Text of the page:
In a first, Moody's is downgrading a company over its cybersecurity risks

June 5, 2019
Updated: June 6, 2019
Written by Folake Dosu

cybersecurity-moodys-equifax

The cybersecurity fallout continues for Equifax, following the company’s headline-grabbing 2017 consumer data breach. Moody’s has now lowered its rating outlook on Equifax, citing cybersecurity issues, according to CNBC. This is the first time cybersecurity has been cited as the reason for downgrading a firm’s outlook from stable to negative, according to a Moody's spokesperson.

“We are treating this with more significance because it is the first time that cyber has been a named factor in an outlook change,” Joe Mielenhausen, a spokesperson for Moody’s, told CNBC. “This is the first time the fallout from a breach has moved the needle enough to contribute to the change.”

CNBC explains that the decision’s significance stems from investors’ increased reliance on ratings firms and insurance companies to gauge the longer-term fallout of massive breaches given the paucity of historical data.

Moody’s cited Equifax’s recent $690 million first-quarter charge for the breach, an estimate which accounts for projected settlements to ongoing class action cases in addition to potential federal and state regulatory fines, as justification for the downgrade. As Gizmodo explained in their own story on the downgrade: "Few people make an informed decision to hand all that data over to companies like Equifax, which explains the surprise of many Americans when they found out their data was likely involved in that 2017 breach." In other words, it's hard for the public to predict when or how their personal data could be put at risk, and companies like Equifax can expect the public outcries to continue when they mess up on cybersecurity.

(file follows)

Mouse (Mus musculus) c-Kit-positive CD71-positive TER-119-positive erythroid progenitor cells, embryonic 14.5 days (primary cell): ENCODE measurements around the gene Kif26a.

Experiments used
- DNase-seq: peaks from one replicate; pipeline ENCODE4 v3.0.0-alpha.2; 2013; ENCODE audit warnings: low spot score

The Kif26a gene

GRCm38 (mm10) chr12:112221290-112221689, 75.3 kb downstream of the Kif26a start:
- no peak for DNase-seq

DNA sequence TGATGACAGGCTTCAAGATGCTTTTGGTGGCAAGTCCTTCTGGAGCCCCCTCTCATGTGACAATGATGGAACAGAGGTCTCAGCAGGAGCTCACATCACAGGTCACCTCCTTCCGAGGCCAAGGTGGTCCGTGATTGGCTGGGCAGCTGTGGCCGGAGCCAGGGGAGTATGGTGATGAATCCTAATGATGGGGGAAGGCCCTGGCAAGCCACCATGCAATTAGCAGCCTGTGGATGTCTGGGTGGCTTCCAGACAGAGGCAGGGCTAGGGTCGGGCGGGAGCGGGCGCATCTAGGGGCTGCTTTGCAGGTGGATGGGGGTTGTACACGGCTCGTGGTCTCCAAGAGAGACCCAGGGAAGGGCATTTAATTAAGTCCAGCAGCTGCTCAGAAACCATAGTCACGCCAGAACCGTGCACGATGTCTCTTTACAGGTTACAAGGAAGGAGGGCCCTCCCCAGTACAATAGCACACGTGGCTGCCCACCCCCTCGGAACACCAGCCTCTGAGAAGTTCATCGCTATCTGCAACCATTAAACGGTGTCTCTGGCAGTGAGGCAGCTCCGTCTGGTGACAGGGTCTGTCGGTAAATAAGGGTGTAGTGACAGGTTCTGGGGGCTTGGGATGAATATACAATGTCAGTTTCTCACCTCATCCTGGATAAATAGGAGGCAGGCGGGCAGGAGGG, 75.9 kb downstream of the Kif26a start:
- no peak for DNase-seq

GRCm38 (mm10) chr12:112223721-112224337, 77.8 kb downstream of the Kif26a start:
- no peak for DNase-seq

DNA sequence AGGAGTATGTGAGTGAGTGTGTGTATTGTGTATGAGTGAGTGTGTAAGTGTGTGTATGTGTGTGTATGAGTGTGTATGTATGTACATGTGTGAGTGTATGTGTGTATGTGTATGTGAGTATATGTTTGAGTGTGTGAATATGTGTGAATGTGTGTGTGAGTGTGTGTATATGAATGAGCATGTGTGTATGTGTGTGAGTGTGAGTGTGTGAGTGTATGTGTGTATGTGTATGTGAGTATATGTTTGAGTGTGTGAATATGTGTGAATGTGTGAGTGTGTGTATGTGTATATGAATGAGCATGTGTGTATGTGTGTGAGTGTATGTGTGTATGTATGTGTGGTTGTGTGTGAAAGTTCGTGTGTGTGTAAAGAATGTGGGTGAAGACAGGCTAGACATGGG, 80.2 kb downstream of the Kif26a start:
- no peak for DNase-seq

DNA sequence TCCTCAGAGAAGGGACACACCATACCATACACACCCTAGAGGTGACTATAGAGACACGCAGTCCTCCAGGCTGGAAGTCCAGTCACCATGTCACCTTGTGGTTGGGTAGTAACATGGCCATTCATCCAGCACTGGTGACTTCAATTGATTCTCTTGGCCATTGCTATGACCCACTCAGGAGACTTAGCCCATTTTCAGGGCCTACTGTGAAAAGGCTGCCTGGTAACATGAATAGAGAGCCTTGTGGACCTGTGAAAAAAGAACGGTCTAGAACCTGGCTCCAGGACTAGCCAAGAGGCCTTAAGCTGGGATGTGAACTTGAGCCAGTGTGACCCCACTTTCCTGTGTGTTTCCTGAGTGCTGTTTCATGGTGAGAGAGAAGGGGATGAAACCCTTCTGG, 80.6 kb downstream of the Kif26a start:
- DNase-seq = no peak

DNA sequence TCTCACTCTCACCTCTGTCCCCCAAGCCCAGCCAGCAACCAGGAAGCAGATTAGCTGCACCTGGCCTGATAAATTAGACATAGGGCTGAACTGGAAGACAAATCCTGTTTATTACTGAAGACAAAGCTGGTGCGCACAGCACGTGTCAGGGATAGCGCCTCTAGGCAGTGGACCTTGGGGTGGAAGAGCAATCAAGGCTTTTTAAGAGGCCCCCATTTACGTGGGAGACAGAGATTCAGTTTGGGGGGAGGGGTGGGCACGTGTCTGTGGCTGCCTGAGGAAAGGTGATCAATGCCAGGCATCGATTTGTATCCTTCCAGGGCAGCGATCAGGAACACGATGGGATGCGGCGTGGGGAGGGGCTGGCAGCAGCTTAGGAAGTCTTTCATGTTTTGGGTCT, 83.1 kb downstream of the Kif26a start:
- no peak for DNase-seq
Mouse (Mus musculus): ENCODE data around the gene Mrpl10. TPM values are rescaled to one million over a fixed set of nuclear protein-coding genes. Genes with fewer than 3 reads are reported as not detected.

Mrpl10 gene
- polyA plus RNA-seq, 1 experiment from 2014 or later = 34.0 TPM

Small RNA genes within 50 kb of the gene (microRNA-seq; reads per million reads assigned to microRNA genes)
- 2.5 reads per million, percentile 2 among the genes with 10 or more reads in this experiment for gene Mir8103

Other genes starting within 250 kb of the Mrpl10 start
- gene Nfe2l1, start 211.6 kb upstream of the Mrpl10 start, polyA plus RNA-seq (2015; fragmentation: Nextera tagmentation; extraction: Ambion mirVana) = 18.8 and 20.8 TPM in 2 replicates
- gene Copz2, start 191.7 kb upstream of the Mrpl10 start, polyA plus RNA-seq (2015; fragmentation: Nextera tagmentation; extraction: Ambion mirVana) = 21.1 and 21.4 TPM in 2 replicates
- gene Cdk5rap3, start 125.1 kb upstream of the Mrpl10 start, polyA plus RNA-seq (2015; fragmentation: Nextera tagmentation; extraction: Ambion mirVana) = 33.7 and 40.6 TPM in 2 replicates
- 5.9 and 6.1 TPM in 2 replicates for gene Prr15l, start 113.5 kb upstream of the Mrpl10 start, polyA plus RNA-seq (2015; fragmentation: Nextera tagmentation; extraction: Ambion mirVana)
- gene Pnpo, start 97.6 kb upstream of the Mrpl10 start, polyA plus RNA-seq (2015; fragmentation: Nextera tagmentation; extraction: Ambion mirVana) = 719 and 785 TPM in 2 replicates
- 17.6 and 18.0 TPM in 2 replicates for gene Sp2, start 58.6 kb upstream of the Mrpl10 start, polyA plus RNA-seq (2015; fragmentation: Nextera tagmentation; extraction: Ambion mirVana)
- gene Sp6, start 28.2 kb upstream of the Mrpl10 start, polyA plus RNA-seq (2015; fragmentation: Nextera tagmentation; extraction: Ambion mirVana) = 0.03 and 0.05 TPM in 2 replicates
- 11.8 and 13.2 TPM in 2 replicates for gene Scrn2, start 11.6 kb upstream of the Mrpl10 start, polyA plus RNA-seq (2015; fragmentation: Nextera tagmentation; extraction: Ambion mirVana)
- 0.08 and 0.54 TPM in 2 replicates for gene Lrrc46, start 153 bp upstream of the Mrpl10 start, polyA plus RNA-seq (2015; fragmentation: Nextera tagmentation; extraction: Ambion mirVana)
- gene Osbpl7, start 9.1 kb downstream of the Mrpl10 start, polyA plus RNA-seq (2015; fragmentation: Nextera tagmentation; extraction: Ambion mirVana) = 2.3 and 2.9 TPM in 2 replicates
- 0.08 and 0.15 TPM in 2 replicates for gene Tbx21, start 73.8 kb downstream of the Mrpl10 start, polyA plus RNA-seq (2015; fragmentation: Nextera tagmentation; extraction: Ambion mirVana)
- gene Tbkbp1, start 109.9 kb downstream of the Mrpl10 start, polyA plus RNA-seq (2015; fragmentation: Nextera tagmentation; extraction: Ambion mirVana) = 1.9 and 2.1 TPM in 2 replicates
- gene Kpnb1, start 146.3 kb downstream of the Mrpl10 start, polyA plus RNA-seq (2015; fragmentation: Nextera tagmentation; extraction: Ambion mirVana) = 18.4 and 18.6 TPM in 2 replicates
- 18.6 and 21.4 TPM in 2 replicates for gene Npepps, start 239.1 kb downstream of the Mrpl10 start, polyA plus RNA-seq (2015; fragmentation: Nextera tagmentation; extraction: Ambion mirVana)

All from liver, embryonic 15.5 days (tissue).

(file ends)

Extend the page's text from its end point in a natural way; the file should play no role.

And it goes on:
“We estimate Equifax’s cybersecurity expenses and capital investments will total about $400 million in both 2019 and 2020 before declining to about $250 million in 2021,” Moody’s note on the downgrade reads. “Beyond 2020, infrastructure investments are likely to remain higher than they had been before the 2017 breach.”

Moody’s also cautioned that cybersecurity concerns are not unique to Equifax.

“This is the first time the fallout from a breach has moved the needle enough to contribute to the change.”

“The heightened emphasis on cybersecurity for all data oriented companies, which is especially acute for Equifax, leads us to expect that higher cybersecurity costs will continue to hurt the company’s profit and free cash flow for the foreseeable future,” Moody’s report said.

Moody’s recently revealed that it is currently planning to build cyber risk into its credit ratings to hold companies accountable for cybersecurity, as CNBC reports. Companies most at risk include financial firms, securities firms, hospitals, market infrastructure providers and electric utilities, according to Moody’s.

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